Waypoint No. 23 was located well south and clear of the shallow waters and reef areas surrounding Mauritius. On arrival at Waypoint No. 23, the Voyage Plan then required a very small 2º change of course to starboard to 243º (T). This would take the WAKASHIO to Waypoint No. 24 which lay to the south of Madagascar.

On July 23 at 0001 UTC (as stated in the MAID report) the Master ordered an alteration of course and an amendment of Waypoint 23 in order to pass only 5 n. mi. off the south coast of Mauritius. The reason reported by MAID for this being, “… because the Master had the idea of being able to receive Wi-Fi connection signal on cell phones…”.

NOTE: The MAID report also notes the Chief Officer (C/O) as saying that the Master had done this ‘regularly, all around the world’ or words to that effect.

The MAID report does not state what the new course was or the Lat./Long. position of the amended Waypoint 23, now re-located to only 5 n. mi. south of Mauritius.  Close coastal navigation of this type requires use of a small scale/coastal chart. However, the evidence is that no such chart was available as either a paper chart or electronically, within the ECDIS unit. It is also apparent that the Master was aware of this.

NOTES: MOL own and operate a chart agency which provide both Japanese and international paper and electronic charts. However, as MOL were charterers, the chart supply function was controlled by technical managers Nagashiki and the requisite coastal chart was not available to the Master without Nagashiki’s specific authorisation.

As to the prudence of navigating so close to an environmentally sensitive and reef strewn coast, the Dryad Global website displays AIS records which show that about 1300 ships transit the Indian Ocean and pass by Mauritius on an annual basis. The average passing distance ranges from between 10 to 40 n.mi., with vessels passing to both the north and south of Mauritius.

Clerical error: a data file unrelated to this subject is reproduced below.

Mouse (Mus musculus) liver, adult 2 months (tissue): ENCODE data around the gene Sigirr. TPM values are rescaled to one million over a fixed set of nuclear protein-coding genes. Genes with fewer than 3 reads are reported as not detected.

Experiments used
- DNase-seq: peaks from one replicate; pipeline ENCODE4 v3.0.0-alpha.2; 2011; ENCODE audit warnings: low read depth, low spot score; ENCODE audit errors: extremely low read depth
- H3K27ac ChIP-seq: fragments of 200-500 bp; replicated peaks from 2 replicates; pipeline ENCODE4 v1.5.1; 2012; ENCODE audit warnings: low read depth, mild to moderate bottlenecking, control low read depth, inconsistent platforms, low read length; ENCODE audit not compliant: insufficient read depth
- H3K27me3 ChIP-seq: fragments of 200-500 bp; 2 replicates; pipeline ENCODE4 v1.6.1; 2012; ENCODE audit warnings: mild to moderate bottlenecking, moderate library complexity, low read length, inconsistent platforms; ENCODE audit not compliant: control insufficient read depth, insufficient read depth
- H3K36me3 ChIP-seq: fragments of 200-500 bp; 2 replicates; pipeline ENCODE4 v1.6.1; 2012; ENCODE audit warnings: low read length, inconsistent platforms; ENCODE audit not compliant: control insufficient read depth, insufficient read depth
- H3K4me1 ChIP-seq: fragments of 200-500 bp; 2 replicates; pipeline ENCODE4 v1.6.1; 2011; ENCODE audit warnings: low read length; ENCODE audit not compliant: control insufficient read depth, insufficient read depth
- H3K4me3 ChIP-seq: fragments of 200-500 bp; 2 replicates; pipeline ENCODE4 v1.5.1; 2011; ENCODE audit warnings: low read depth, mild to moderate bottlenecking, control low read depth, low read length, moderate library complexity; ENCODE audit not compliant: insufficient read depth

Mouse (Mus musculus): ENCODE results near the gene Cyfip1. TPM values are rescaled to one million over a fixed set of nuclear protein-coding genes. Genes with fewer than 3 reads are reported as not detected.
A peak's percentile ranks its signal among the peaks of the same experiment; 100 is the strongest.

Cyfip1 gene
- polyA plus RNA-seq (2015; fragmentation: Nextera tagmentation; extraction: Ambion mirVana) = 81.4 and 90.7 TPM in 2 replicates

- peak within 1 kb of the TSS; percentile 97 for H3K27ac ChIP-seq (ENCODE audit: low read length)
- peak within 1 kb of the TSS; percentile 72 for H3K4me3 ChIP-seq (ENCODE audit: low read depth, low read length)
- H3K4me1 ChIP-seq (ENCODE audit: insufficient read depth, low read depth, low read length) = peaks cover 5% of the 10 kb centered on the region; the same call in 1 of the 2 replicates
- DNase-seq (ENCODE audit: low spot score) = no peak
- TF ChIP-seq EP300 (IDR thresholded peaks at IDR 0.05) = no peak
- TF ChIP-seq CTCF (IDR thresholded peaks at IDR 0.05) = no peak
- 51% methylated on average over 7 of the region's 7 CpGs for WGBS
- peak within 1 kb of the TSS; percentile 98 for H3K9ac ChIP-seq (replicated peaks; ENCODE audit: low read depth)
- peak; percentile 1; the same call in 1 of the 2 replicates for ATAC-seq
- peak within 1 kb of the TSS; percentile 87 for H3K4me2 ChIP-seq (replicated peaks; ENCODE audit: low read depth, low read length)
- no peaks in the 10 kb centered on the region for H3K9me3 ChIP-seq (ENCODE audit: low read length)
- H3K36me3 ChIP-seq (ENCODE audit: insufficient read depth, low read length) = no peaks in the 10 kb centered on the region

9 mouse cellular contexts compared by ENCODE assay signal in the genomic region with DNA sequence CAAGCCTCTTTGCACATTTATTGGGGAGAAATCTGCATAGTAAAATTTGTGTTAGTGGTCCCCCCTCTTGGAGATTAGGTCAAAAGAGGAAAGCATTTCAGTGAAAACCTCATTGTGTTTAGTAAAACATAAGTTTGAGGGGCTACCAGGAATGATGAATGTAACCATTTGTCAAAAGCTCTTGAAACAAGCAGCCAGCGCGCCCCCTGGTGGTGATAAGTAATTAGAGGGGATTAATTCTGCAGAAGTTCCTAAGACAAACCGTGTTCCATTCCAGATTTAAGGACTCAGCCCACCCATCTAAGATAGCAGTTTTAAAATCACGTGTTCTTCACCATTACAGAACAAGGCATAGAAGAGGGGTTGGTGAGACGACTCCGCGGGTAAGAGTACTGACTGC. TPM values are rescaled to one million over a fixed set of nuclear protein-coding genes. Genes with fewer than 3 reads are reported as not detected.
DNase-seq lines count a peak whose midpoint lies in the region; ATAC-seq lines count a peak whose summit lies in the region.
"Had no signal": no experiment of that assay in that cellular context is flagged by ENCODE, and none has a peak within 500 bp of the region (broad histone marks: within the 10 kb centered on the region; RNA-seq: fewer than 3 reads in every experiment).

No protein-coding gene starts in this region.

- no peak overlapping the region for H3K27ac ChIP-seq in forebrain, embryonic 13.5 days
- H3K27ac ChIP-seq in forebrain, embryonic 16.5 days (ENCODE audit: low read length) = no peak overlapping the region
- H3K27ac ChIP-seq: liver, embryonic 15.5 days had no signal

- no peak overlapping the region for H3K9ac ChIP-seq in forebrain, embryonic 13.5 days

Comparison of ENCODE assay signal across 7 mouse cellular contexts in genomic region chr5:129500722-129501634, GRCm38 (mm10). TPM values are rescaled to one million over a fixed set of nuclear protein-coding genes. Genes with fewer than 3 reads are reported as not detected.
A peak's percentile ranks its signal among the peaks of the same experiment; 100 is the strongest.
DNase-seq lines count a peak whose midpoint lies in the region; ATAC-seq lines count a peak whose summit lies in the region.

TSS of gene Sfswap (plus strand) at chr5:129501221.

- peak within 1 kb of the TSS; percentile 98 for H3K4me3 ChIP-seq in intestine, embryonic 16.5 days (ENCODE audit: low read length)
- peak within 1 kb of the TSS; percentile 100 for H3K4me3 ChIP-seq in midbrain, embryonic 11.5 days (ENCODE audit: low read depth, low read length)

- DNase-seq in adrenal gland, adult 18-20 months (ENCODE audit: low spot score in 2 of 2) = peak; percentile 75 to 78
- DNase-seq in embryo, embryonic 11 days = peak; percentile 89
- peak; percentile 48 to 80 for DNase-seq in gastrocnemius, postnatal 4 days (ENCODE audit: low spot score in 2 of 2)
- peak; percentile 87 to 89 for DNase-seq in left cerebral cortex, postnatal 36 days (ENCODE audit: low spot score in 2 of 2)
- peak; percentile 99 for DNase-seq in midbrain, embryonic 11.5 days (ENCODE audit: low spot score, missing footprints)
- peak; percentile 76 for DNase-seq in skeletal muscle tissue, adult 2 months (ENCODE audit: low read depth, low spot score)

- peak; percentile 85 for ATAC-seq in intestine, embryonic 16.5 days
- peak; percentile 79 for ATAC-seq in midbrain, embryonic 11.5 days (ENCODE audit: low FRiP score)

Incident Summary – the grounding scenario

The events which preceded the grounding on 25 July 2020, from 1200 hrs LT (UTC/GMT +4) and the time of the grounding at 1925 hrs LT, are summarised as below:

  • At 1200 hrs LT the Noon position was transmitted to owners by the Master. Speed at this time was reported to be 11 knots and course 241º T.

    NOTE: The reported course of 241º T appears to be inconsistent with the earlier advice in the MAID report that the Master, on 23 July at 0001 UTC, had ordered a change from the original Voyage Plan course of 241º T to a new and unspecified course to a position 5 n. mi. off the south coast of Mauritius.
  • At 1600 LT, the Chief Officer (C/O) took over the bridge watch from the 2/O. The Master was on the bridge during the handover. The 2/O advised the C/O of the Master’s orders were to pass 5 n. mi. south of Mauritius and that a course of 241º T should be maintained to achieve that.
  • There was then an exchange of information between the C/O and the 2/O where the C/O stated that the Master had ordered him to “…keep the course COG (Course Over the Ground) at 240º which was initially 245º which was out of the position of the ECDIS”.

    NOTE:  The MAID Report words in quotation marks are not clear as to meaning.
  • The Master reportedly left the bridge at 1700 hrs. and went below to the crew mess where a crew member’s birthday party was taking place and alcohol was apparently being consumed.

    NOTE: The MAID report makes no reference to the shipowner’s technical or crew manager’s Drug and Alcohol policy or associated testing. Nor does it refer to charterer MOL’s emphatic media statements that no drug or alcohol use by crew was tolerated on board any MOL vessel.